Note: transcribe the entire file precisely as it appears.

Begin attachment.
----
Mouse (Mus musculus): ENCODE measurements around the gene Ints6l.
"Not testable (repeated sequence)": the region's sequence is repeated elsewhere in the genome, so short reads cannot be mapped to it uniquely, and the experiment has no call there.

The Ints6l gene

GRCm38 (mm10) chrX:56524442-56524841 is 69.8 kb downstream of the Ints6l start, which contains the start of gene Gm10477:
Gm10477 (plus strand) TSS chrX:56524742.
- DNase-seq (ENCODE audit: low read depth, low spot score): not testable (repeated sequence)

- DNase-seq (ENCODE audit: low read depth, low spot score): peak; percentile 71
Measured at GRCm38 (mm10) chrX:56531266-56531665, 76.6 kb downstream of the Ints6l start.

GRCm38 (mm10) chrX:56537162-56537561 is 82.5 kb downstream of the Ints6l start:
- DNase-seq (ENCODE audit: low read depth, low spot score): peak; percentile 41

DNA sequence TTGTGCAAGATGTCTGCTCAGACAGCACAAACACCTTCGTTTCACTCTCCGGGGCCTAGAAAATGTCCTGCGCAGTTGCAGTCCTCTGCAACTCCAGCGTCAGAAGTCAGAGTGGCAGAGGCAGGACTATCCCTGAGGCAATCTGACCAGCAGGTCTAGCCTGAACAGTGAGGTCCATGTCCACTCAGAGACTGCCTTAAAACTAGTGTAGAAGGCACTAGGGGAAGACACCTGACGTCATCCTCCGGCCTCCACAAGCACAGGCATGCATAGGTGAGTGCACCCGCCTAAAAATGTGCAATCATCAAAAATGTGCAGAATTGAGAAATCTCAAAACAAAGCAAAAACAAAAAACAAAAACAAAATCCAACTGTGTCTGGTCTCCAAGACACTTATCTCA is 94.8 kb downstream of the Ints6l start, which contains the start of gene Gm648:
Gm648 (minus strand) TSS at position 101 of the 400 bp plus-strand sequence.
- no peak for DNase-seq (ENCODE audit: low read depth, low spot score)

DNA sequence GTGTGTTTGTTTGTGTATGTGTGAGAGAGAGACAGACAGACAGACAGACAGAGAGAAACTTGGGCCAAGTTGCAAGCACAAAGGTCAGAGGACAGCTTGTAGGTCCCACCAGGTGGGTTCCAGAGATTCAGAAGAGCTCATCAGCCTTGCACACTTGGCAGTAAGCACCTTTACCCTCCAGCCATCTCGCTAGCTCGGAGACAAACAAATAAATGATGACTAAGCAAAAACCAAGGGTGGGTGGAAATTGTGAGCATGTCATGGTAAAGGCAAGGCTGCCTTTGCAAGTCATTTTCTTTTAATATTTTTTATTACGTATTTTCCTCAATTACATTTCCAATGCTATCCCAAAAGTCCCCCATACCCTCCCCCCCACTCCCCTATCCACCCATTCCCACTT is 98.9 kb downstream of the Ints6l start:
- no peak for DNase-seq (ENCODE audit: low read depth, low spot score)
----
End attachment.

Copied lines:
Mouse (Mus musculus): ENCODE measurements around the gene Ints6l.
"Not testable (repeated sequence)": the region's sequence is repeated elsewhere in the genome, so short reads cannot be mapped to it uniquely, and the experiment has no call there.

The Ints6l gene

GRCm38 (mm10) chrX:56524442-56524841 is 69.8 kb downstream of the Ints6l start, which contains the start of gene Gm10477:
Gm10477 (plus strand) TSS chrX:56524742.
- DNase-seq (ENCODE audit: low read depth, low spot score): not testable (repeated sequence)

- DNase-seq (ENCODE audit: low read depth, low spot score): peak; percentile 71
Measured at GRCm38 (mm10) chrX:56531266-56531665, 76.6 kb downstream of the Ints6l start.

GRCm38 (mm10) chrX:56537162-56537561 is 82.5 kb downstream of the Ints6l start:
- DNase-seq (ENCODE audit: low read depth, low spot score): peak; percentile 41

DNA sequence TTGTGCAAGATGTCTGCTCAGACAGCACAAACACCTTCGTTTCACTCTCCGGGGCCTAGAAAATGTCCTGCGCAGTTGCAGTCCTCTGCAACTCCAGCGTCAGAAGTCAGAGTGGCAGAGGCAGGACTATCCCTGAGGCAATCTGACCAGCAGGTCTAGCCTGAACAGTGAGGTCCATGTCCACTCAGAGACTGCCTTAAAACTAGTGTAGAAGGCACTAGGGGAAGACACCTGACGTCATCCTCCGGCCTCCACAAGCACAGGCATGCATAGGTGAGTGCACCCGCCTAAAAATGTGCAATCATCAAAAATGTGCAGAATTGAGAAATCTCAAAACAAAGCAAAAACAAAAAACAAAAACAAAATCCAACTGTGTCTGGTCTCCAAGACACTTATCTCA is 94.8 kb downstream of the Ints6l start, which contains the start of gene Gm648:
Gm648 (minus strand) TSS at position 101 of the 400 bp plus-strand sequence.
- no peak for DNase-seq (ENCODE audit: low read depth, low spot score)

DNA sequence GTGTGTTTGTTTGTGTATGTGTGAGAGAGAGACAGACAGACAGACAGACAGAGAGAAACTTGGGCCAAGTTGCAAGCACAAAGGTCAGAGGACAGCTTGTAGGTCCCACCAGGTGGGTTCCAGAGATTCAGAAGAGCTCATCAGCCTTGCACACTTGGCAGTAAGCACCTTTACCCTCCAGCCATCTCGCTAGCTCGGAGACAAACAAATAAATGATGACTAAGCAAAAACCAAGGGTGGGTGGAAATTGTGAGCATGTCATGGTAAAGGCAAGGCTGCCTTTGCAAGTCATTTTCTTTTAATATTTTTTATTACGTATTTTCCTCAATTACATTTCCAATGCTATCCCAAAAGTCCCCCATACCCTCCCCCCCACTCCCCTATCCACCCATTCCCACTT is 98.9 kb downstream of the Ints6l start:
- no peak for DNase-seq (ENCODE audit: low read depth, low spot score)